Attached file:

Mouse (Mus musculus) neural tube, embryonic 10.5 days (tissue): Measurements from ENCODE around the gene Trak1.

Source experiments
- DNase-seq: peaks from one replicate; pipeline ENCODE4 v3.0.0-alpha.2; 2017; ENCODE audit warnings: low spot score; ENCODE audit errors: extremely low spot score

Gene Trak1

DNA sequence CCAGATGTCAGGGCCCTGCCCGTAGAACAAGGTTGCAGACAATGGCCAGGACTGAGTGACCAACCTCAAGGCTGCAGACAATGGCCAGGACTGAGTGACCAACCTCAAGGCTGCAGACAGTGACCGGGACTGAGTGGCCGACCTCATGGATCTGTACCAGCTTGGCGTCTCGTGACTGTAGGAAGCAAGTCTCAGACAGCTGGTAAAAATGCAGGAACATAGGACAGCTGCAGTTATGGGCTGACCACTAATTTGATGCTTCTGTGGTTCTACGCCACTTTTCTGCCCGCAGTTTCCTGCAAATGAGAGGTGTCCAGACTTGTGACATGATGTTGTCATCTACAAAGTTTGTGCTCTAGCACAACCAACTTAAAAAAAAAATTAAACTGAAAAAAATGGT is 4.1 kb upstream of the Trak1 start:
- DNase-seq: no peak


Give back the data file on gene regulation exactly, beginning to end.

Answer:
Mouse (Mus musculus) neural tube, embryonic 10.5 days (tissue): Measurements from ENCODE around the gene Trak1.

Source experiments
- DNase-seq: peaks from one replicate; pipeline ENCODE4 v3.0.0-alpha.2; 2017; ENCODE audit warnings: low spot score; ENCODE audit errors: extremely low spot score

Gene Trak1

DNA sequence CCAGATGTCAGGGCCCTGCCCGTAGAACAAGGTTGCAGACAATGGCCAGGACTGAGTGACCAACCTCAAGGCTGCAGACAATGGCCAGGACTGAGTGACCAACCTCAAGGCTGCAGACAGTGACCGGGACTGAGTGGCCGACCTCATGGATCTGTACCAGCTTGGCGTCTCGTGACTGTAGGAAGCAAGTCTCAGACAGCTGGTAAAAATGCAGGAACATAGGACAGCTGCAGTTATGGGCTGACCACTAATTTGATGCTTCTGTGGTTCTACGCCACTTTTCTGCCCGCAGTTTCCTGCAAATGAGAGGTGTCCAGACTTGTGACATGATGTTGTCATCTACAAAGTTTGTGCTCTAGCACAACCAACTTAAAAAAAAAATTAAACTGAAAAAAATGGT is 4.1 kb upstream of the Trak1 start:
- DNase-seq: no peak